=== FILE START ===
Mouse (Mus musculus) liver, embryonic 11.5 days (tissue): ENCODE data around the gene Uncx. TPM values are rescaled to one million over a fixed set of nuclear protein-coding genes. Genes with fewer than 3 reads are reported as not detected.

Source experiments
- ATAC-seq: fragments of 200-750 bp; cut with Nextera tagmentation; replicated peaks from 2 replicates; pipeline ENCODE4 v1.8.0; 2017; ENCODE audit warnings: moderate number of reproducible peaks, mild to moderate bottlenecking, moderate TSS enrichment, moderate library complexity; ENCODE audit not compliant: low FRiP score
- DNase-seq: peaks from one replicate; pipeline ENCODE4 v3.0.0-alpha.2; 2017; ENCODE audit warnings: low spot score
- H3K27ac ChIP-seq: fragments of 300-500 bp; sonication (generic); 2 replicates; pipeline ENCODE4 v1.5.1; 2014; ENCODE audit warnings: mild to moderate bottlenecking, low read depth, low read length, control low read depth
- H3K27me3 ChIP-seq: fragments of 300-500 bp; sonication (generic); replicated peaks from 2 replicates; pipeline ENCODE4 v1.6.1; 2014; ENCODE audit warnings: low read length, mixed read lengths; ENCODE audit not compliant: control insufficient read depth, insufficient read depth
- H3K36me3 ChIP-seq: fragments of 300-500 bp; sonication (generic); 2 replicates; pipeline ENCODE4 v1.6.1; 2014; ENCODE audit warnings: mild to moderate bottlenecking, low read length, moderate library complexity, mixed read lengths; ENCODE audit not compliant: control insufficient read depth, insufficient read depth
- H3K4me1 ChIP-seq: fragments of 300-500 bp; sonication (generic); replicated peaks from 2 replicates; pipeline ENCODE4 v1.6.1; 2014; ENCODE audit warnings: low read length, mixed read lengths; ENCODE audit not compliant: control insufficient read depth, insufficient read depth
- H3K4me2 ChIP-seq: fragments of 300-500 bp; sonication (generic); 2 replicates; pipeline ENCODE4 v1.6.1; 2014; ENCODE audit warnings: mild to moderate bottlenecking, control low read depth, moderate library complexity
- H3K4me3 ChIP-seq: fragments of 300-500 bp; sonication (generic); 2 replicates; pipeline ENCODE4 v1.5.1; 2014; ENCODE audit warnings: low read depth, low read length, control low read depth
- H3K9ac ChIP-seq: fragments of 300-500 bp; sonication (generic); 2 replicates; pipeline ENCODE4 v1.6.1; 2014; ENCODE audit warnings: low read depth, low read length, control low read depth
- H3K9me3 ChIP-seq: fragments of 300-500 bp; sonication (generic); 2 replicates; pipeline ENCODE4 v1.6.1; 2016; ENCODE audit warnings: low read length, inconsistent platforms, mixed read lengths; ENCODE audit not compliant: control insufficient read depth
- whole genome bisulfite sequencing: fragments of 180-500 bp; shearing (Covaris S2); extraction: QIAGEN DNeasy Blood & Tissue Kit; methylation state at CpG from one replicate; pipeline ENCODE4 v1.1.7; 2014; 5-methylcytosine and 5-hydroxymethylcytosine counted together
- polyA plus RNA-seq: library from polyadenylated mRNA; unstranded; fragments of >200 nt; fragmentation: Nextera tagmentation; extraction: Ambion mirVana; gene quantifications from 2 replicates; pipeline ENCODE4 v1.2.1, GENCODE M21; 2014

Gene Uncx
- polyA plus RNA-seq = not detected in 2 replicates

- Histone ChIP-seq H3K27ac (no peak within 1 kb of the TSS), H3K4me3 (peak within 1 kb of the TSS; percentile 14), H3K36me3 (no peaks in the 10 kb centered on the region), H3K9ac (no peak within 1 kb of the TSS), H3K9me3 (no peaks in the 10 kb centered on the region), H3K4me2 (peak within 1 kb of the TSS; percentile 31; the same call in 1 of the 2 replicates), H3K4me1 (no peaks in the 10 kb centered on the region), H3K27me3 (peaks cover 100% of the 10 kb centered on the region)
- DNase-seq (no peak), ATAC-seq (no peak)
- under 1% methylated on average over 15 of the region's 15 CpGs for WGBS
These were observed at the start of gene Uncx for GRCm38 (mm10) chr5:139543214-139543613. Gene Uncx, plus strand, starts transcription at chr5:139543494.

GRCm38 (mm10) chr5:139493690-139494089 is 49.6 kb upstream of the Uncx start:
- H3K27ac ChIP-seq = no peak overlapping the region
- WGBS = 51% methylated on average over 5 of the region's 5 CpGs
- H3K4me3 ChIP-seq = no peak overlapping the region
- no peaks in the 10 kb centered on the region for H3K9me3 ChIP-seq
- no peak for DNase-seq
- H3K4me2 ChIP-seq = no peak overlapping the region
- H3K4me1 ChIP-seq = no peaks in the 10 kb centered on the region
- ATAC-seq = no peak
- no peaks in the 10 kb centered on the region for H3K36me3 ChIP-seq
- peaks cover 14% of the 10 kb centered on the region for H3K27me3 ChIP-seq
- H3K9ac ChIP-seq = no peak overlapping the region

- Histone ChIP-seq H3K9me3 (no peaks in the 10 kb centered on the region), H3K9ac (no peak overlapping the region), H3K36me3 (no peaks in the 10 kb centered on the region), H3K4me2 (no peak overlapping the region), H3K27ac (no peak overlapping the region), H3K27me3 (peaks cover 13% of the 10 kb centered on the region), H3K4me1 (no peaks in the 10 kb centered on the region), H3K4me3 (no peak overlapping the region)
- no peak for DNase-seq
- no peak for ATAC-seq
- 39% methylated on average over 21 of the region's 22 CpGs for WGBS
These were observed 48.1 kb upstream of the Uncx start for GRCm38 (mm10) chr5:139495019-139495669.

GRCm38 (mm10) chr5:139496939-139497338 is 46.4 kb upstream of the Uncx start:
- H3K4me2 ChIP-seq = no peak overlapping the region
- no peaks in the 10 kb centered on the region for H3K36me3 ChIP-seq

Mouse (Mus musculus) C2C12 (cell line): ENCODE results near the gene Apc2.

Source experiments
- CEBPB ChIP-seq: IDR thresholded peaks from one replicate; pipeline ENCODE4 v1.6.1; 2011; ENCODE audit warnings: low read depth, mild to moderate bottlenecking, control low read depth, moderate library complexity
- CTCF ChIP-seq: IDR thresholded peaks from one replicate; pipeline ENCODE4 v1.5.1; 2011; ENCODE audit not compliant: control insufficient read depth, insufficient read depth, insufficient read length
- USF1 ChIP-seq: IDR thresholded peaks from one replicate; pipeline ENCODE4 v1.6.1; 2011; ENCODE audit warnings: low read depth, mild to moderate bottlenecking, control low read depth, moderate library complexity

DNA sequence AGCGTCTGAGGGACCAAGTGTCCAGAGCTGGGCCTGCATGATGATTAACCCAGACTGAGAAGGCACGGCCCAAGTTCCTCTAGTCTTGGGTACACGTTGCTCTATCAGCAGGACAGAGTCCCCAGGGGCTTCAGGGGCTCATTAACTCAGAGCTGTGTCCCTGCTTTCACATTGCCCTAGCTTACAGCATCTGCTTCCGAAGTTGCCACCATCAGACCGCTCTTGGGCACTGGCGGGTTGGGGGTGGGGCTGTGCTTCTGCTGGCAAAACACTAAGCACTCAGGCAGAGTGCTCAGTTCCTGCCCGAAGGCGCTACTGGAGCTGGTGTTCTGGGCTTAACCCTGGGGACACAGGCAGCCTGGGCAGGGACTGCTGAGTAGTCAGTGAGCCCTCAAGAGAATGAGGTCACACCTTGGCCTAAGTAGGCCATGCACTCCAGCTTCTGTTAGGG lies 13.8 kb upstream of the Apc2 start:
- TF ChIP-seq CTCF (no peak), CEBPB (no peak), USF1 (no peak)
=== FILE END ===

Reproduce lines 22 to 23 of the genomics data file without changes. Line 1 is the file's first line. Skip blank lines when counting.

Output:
- H3K27ac ChIP-seq = no peak overlapping the region
- WGBS = 51% methylated on average over 5 of the region's 5 CpGs